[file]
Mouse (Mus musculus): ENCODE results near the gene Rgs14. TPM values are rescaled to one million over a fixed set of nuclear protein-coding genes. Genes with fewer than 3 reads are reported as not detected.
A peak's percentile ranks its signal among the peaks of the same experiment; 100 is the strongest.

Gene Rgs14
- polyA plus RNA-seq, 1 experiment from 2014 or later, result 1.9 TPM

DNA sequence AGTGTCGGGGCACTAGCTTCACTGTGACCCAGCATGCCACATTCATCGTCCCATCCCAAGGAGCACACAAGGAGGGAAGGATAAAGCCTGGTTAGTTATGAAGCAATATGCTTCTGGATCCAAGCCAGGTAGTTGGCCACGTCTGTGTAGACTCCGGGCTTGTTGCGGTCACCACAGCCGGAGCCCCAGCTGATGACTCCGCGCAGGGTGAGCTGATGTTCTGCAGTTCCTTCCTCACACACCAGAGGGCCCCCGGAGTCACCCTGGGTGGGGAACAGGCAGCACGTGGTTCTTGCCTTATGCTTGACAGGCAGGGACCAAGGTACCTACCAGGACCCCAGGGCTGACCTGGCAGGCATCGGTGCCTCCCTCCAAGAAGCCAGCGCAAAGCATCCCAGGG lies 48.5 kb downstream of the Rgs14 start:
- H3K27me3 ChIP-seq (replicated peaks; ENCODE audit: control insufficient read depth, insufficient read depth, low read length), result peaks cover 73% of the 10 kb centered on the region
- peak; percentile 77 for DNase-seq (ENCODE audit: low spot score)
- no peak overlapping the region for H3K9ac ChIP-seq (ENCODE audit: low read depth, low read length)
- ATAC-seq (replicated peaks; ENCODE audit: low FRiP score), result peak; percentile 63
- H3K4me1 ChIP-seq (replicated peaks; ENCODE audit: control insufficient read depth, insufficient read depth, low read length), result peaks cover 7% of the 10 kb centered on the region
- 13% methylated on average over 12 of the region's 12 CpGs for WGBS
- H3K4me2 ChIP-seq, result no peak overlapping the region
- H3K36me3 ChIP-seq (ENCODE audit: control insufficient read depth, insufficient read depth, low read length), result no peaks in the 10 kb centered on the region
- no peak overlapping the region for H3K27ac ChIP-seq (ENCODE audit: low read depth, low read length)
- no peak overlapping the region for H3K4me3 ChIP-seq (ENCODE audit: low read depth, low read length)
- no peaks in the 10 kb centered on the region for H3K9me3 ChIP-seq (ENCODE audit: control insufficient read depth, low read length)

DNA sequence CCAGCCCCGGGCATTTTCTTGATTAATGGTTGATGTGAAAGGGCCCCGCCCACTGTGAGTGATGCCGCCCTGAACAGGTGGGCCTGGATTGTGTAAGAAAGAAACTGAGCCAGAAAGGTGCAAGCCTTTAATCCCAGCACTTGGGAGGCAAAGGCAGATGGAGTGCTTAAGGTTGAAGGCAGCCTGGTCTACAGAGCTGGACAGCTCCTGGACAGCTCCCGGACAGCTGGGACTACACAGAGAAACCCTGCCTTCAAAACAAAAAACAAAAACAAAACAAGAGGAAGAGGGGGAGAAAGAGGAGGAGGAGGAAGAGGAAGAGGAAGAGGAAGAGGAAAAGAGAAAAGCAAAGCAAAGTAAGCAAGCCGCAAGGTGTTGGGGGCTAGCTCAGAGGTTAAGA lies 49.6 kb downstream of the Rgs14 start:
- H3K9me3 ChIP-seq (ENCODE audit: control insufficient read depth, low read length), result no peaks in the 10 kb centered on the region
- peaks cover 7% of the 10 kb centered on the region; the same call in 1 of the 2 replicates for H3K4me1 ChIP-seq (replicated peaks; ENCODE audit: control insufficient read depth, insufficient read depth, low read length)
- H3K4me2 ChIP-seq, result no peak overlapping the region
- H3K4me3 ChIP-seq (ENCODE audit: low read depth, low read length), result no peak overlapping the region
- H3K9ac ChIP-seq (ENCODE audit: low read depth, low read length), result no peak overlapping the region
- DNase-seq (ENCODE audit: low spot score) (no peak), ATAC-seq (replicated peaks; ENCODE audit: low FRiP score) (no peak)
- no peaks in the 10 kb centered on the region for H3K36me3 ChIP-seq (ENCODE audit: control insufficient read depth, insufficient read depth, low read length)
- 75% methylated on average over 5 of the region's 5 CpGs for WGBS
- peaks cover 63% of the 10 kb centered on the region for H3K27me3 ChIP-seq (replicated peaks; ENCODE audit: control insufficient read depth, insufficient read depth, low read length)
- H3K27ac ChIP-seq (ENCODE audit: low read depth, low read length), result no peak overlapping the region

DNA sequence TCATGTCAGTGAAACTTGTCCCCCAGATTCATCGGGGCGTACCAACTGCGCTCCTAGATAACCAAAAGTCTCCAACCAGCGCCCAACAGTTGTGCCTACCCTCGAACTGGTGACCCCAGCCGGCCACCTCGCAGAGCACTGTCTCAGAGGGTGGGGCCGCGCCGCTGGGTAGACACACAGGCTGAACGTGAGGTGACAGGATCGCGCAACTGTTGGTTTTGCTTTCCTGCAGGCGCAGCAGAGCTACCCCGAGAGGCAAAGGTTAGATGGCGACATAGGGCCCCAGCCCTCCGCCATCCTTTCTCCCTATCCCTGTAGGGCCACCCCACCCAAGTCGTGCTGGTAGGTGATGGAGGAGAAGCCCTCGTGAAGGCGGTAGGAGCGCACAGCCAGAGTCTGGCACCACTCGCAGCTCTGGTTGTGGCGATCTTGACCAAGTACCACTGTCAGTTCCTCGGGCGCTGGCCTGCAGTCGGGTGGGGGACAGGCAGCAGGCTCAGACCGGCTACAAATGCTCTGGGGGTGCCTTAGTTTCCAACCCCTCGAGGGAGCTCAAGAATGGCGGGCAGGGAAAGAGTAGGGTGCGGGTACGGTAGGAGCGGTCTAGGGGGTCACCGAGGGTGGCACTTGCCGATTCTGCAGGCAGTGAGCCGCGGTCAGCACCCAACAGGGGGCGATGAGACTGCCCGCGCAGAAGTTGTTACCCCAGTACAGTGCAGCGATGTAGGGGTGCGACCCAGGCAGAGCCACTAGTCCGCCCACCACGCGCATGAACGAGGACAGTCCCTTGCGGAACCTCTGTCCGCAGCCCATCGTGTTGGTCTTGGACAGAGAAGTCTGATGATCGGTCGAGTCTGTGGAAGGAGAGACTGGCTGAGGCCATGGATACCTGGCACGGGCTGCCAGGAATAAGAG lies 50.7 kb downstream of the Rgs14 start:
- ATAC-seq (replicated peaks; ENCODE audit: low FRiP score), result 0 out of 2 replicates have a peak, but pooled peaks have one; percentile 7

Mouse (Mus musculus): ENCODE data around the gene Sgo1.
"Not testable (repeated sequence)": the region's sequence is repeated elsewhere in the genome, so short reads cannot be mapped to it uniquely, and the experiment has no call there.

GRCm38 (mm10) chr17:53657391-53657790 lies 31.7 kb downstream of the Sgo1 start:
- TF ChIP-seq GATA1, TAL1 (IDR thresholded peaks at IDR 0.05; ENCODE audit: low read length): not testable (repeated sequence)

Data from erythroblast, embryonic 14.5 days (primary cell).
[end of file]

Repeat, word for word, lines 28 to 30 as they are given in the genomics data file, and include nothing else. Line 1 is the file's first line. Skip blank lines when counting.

DNA sequence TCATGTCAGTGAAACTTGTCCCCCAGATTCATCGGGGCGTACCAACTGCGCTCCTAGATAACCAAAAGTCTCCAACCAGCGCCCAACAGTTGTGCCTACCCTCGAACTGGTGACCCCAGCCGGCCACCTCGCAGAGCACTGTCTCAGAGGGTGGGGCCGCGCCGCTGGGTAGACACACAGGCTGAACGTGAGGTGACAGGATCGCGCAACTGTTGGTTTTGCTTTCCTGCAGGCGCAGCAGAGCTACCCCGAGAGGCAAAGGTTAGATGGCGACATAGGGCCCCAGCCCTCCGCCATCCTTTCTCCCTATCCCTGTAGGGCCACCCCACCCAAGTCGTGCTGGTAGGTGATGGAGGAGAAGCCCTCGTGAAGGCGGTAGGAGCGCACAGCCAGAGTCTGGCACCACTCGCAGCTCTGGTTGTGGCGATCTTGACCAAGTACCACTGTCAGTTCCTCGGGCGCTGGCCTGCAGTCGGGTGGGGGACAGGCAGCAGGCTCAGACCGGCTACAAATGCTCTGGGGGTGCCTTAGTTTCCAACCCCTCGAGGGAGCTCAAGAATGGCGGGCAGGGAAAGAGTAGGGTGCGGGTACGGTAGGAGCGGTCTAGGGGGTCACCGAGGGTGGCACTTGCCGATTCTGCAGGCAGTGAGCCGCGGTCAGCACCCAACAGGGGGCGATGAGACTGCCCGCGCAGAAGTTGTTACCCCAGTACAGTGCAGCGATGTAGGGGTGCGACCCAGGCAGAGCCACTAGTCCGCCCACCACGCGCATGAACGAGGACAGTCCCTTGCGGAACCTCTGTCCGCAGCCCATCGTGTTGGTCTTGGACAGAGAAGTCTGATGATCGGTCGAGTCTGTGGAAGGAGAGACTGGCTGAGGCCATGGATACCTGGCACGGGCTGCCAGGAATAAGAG lies 50.7 kb downstream of the Rgs14 start:
- ATAC-seq (replicated peaks; ENCODE audit: low FRiP score), result 0 out of 2 replicates have a peak, but pooled peaks have one; percentile 7

Mouse (Mus musculus): ENCODE data around the gene Sgo1.